Attorney Insights: Repeat Offenders of Medical Malpractice

In this interview, personal injury attorney Brian Hall offers his professional perspective regarding surprising medical malpractice statistics recently published in a New England Journal of Medicine article: “Prevalence and Characteristics of Physicians Prone to Malpractice Claims”

 

Q: “Do you think attorneys were surprised by the information in the article?”

A: “I think many of us intuited that it was indeed the case that a small number of physicians are responsible for a disproportionate share of medical malpractice. Not only cases brought, but also claims paid. I think that the value of this article is putting forth some numbers that strongly support that intuition. The article found that 1% of all doctors account for 32% of paid medical malpractice claims. That is huge difference.”

 

Q: “What’s being done to keep these “repeat offenders” in check?”

A: “I think that there are a couple of checks on it. One is the specter of a malpractice suit, and the other is the difficulty that some doctors might have with getting liability coverage if they have a mounting number of malpractice cases.”

 

Q: “It doesn’t seem as though this information can be easily obtained, but how can a consumer find out if doctors have had malpractice claims filed against them?”

A: “There are ways of figuring it out, but not always. For example, in Philadelphia, if you want to get a sense of how many times a doctor has been sued, and also to get a sense of how many times the doctor has been sued successfully, you can go onto the Court of Common Pleas website, look for the civil docket search, and then plug in the doctor’s name. This should bring up all of the lawsuits that have been brought against that doctor. It’s one way of getting pretty decent information about whether or not a particular doctor has been sued, and if so, successfully or unsuccessfully.”

 

Q: “What actions are being taken against doctors who repeatedly commit malpractice?”

A: “All claims, settlements, and all settlement payments made on behalf of doctors are supposed to be reported to the state licensing board. That information should also be shared with the National Practitioners Data Bank. Whether disciplinary action is taken, however, is not public information. Most of what happens in those proceedings is confidential.”

 

Q: “It seems that hospitals, whether intentionally or intentionally, are shielding doctors in some cases. Do you agree?”

A: “The article mentioned that a number of malpractice claims were excluded from the statistics because a hospital, or other healthcare entity, paid on the doctor’s behalf. I see this fairly frequently in the cases that I handle against doctors or healthcare providers at hospitals. The hospital will step in and settle the case on its own insurance. That shields the doctor from being reporting to the National Practitioner Data Bank. Referring to your question about why more people don’t know about this— it’s because the information in the National Practitioner Data Bank is not readily available. It’s confidential.”

 

Q: “Changing gears—other statistics regarding physicians and malpractice were also interesting, perhaps even counter-intuitive—age of the physician, for example. ”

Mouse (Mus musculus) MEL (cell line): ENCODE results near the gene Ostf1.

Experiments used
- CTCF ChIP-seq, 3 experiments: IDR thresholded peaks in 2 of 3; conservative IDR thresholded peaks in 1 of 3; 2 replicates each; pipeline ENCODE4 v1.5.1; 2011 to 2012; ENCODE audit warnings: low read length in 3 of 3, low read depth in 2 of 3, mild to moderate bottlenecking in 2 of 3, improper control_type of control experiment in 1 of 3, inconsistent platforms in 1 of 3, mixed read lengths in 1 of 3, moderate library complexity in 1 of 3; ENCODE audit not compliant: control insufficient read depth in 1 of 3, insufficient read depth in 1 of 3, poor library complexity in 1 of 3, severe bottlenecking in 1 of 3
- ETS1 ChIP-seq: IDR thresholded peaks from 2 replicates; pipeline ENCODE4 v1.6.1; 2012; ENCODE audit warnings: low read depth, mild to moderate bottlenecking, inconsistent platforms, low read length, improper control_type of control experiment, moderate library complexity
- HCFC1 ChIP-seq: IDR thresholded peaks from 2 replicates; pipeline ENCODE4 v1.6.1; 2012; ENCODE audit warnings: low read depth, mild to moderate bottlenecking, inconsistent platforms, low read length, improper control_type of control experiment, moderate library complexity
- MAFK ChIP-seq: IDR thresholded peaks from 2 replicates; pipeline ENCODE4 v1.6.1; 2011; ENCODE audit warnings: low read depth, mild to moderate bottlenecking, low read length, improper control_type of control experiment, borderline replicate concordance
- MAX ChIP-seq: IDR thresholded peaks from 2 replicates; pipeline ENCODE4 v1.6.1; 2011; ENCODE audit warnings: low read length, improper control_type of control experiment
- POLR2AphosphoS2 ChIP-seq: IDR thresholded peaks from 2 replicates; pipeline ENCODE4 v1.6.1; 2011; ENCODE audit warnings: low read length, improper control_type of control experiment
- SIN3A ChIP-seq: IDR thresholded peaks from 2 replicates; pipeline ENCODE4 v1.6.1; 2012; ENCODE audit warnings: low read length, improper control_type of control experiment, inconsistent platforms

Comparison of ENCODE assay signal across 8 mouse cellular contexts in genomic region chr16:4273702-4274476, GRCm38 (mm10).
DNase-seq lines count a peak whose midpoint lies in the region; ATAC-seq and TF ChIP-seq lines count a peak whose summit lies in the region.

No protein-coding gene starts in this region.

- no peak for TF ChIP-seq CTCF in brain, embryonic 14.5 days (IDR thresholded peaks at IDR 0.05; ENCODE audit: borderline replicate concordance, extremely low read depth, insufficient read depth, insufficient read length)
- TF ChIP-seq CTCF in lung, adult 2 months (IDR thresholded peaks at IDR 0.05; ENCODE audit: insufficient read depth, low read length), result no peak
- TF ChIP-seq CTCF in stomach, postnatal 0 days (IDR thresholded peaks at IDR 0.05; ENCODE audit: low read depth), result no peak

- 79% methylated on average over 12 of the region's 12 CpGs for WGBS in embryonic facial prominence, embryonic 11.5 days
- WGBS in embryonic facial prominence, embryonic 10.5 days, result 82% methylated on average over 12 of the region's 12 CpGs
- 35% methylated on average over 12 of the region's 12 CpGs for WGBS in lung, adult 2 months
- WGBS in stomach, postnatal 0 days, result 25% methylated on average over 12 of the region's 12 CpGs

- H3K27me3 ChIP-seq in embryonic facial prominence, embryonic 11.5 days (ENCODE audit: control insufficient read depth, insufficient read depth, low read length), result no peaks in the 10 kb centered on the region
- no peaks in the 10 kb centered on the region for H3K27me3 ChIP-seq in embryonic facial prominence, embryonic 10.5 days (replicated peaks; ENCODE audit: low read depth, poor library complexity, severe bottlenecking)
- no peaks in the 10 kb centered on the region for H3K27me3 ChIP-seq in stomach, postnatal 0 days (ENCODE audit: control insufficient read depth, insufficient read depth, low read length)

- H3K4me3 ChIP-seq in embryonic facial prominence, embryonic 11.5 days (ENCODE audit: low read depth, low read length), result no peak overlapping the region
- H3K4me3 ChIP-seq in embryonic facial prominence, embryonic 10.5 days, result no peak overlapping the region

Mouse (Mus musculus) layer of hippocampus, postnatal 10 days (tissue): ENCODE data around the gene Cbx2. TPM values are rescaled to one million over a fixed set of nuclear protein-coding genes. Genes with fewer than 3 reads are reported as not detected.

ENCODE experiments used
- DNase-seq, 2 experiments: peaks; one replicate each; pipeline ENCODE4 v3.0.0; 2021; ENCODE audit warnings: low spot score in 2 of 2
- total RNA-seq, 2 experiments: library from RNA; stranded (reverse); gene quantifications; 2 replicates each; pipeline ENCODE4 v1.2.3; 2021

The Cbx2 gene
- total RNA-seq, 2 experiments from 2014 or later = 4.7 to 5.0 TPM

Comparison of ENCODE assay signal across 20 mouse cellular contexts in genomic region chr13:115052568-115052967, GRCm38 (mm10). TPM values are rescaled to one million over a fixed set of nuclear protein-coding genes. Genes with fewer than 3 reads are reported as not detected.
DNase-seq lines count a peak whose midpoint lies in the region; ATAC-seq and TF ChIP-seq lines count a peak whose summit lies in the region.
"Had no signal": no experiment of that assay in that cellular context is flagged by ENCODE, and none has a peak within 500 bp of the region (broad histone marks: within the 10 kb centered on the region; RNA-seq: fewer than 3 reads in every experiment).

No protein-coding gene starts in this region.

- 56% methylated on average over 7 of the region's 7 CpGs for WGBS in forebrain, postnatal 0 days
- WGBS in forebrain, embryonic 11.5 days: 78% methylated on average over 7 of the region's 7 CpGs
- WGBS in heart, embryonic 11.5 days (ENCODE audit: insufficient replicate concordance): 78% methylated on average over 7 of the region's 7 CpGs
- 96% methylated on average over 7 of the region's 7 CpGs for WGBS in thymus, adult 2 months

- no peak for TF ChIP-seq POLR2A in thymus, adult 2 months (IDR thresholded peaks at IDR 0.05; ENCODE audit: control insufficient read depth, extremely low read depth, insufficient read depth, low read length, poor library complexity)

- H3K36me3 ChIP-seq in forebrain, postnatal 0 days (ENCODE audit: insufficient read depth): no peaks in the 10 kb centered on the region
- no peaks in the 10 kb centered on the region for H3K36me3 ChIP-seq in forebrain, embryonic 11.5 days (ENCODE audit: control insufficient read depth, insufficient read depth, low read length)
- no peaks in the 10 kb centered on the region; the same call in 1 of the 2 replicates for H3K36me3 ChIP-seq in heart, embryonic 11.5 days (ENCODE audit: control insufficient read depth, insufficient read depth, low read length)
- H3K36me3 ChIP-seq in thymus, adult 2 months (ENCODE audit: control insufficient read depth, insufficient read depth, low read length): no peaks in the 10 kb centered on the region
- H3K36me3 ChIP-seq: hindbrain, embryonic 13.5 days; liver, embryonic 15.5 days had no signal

A: “Yes. The study found that younger doctors are less likely to have paid a malpractice claim.”

 

Q: “How is that the case?”

A: “I think it’s fair to say that many of the more difficult medical cases are handled by more experienced doctors. In those difficult cases, there’s a greater potential for mistakes to be catastrophic for the patient. That might account for it.”

 

Q: “There were also statistics related to practice area or specialty—thoughts?”

A: “What stood out for me is that emergency medicine is, what, 7th down the list? I thought it would be much higher. There’s a state bill pending that would provide greater immunity from lawsuits on behalf of emergency medicine doctors. The argument was that the emergency medicine doctors are often targets of malpractice cases. These numbers tend not to support that.”

 

Q: “How do the statistics mentioned in the article compare with your personal experience?”

A: “In my experience, I’ve been involved in more lawsuits against emergency medicine doctors than, for example, internal medicine doctors. Yet, internists rank significantly higher in the study than emergency medicine doctors.”

 

Q: “These types of cases are very expensive to try. Is that primarily due to the cost of expert witnesses?”

A: “Malpractice cases are expensive to bring. They cost a lawyer, typically, tens of thousands of dollars, sometimes more than a hundred thousand dollars, to bring the case to court. In Pennsylvania, we do not have depositions of experts, yet medical malpractice cases still are expensive. In New Jersey and in federal court, there are depositions of experts. That really ramps up the cost of those cases.”

 

Q: “So what actions do you think might make a positive impact on these troubling statistics?”

A: “One thing I take away from the article is that it makes sense for there to be more oversight, more direct supervision of doctors, in order to cut down on the number of medical negligence cases. The article suggests, among other things, peer counseling, training, and supervision. Those are standard approaches in other industries. They have not been widely adopted inmedicine. I think that these are good suggestions, or at least a start toward the possible improvements.”

 

 

 



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